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IDOR Leads To Leak Any Uber Restaurant’s Analytics

IDOR Leads To Leak Any Uber Eats Restaurant Analytics

Hi fellow Hackers,
At first Ramadan Kareem! Wishing everyone a very happy Ramadan. Today I will write about an Insecure direct object references (IDOR) vulnerability that I recently discovered in Uber Eats Restaurant.

The Uber Eats Restaurant web application at https://restaurant.uber.com/ is using GraphQL. Back in March, I was doing a collaboration on a Uber report with Sifat Bhai. On that engagement, he discovered an IDOR in GraphQL that leaks data of other Restaurants but that leaked data was not giving any sensitive information to make a report on it. So I decided to take a look at that functionality.

Issue Background: In the Uber Eats for Restaurant dashboard, there is an Analytics option where store owners can see Restaurant Analytics of the last 12 months. Analytics endpoint looks https://restaurant.uber.com/v2/home/{locationUUIDs}/analytics/sales where multiple GraphQL requests pullup all data and parse it in that webpage to a readable view. Now I noticed all those requests contain locationUUIDs parameter like "locationUUIDs":["0292a209-df33-496b-b65b-192c86603d48"]} where 0292a209-df33-496b-b65b-192c86603d48 is my own test account locationUUIDs value. When I changed the locationUUIDs value to another account locationUUIDs value it responded the same with some JSON data in the body that took my attention. But still response body data is not helpful as it is not properly readable and in order to read the data we need to parse it through the webpage.

Automation with Burp: To do the data parsing job I used Burp Suite Tool’s Match and Replace option.

  1. In Burp go to Proxy => Options => Match and Replace
  2. Click on Add and set up a rule like the below screenshot where Match value is my own restaurant’s locationUUIDs and Replace value is any other restaurant’s locationUUIDs.

    Match-and-Replace

  3. I also added a rule like the below screenshot to change the currency from BDT to USD to get all analytics in USD currency.Currency Match and Replace

Final Exploit

  1. Visit https://restaurant.uber.com and log in using a valid restaurant account username and password and do proper authentication.
  2. Now setup Burp Suite Tools with that browser and keep Intercept OFF
  3. Visit https://restaurant.uber.com/v2/home/{victims_locationUUIDs}/analytics/sales
  4. All request of the browser will go through Burp & Match and Replace rule will replace all locationUUIDs parameter value and all data will parse into a readable view on that webpage.Sales dataSales by Item

Impact

An attacker can access all analytics of a restaurant what includes actions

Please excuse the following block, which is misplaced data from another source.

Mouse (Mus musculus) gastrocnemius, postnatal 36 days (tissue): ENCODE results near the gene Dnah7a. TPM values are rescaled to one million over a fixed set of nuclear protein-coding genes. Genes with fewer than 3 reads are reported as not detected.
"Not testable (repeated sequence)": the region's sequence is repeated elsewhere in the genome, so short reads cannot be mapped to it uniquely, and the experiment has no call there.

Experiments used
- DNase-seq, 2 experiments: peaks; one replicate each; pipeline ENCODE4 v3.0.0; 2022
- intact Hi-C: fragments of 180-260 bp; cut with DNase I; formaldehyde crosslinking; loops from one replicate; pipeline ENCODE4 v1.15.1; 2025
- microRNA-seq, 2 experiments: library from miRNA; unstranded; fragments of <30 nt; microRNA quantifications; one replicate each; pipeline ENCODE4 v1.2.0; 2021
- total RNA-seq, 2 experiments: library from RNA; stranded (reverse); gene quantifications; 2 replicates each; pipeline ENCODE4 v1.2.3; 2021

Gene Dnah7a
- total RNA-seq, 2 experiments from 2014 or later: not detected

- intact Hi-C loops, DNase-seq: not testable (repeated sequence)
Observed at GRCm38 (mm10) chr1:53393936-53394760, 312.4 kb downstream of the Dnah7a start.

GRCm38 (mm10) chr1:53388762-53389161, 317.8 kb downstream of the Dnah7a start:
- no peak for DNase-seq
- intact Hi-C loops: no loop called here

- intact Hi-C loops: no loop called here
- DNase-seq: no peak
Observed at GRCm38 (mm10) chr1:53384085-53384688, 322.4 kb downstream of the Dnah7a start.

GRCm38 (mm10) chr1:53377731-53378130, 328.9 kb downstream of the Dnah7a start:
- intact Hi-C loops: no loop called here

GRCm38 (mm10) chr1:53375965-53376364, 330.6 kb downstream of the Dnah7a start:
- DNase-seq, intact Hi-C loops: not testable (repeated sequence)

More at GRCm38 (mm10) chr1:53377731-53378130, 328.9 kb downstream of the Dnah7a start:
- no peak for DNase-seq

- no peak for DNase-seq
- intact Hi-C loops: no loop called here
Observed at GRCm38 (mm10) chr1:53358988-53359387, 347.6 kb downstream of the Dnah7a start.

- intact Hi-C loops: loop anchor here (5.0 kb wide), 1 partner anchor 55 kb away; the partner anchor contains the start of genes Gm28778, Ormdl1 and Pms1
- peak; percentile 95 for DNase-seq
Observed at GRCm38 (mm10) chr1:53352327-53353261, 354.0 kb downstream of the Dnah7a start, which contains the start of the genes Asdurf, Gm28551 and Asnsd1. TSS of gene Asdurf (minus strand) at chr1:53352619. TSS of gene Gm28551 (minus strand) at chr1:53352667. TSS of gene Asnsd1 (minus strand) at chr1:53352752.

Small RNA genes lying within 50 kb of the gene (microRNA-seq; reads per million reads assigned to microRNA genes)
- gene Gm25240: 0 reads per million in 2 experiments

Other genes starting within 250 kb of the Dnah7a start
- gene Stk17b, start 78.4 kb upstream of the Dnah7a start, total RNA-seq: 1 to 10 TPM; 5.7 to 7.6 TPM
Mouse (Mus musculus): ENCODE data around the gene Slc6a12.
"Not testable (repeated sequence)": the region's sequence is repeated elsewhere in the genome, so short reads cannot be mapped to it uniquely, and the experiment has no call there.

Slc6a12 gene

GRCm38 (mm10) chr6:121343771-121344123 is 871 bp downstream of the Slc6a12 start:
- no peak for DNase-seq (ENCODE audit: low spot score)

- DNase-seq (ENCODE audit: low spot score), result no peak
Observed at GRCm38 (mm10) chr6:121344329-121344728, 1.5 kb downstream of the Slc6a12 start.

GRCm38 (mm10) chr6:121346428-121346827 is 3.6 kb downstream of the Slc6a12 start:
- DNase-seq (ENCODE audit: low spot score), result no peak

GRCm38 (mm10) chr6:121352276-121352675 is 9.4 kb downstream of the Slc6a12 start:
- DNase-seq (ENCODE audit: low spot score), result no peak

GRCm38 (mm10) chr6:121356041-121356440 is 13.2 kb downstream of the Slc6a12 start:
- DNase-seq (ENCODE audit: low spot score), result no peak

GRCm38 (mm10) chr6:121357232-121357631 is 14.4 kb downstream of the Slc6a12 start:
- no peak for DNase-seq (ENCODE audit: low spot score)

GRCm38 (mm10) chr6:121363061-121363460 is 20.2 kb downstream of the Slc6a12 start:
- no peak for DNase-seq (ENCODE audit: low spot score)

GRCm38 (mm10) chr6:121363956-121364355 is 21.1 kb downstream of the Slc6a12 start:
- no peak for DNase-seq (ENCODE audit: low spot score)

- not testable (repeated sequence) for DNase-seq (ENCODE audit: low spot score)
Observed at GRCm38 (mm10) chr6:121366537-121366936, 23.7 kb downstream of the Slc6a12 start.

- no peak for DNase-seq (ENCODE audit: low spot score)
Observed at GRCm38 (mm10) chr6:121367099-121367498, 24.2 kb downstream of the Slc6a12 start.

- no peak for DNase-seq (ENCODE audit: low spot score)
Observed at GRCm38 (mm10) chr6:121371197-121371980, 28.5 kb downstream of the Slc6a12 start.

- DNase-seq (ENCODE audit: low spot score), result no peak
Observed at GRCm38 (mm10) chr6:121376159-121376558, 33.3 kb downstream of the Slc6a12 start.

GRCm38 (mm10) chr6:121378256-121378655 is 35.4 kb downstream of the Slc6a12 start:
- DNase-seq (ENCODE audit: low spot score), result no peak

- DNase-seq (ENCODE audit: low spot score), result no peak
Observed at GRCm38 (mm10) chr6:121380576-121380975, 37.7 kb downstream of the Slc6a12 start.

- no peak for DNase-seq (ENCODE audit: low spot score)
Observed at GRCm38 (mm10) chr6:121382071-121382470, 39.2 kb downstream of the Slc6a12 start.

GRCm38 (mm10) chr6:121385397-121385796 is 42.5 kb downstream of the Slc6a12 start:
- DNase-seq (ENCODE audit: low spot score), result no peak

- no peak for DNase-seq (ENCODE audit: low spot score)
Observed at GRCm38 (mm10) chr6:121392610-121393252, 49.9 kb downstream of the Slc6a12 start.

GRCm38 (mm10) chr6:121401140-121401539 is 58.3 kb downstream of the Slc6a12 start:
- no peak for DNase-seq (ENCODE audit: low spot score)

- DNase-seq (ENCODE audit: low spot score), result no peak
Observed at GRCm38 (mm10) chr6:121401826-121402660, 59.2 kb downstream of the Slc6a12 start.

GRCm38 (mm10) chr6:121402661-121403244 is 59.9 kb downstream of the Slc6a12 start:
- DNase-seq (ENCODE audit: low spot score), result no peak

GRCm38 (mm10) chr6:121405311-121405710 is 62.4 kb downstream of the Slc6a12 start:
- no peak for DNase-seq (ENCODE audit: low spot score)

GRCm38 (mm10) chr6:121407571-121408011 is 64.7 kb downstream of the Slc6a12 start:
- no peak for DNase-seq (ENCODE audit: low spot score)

• Choose a date range to see that date range analytics.
  • Orders analytics view and Clicking on Download will Download a CSV copy.
  • Track orders placed over time to monitor a restaurant’s popularity.
  • Track ticket size over time to see if a restaurant’s receiving larger orders.
  • Learn when a target store tends to generate most of its sales.
  • Learn when customers tend to place the most orders in a target restaurant.
  • Learn when customers tend to place the largest orders in a target restaurant.
  • See which items are a restaurant’s top sellers.

To exploit a stored attacker just needs the locationUUIDs parameter value and I showed the Uber Security team a promising way to fuzz the value for any restaurant. This vulnerability was reported in report #1116387 under Uber Bug Bounty Program and $2,000 Bounty was Rewarded. Check out the video POC too.

Hope you guys enjoyed this one. 

#Stay_Home
#Stay_Safe
#Wash_Your_Hand_Frequently
#Hack_The_Planet🔥

6 replies on “IDOR Leads To Leak Any Uber Eats Restaurant Analytics”

I was able to get any store uid too, but can’t disclose that part as in my article review process uber team asked me to remove that part for their internal reasons 😇 and I can’t disclose that part without their permission.

I don’t think “fuzz” is the correct word as the space for burteforcing the all possibilities of UUIDv4 is too large to be feasible. I think it was more likely that you found the stores’ UUID through other pages.

You are correct on this. I was able to get any store uid, but can’t disclose that part as in my article review process uber team asked me to remove that part for their internal reasons 😇 and I can’t disclose that part without their permission.

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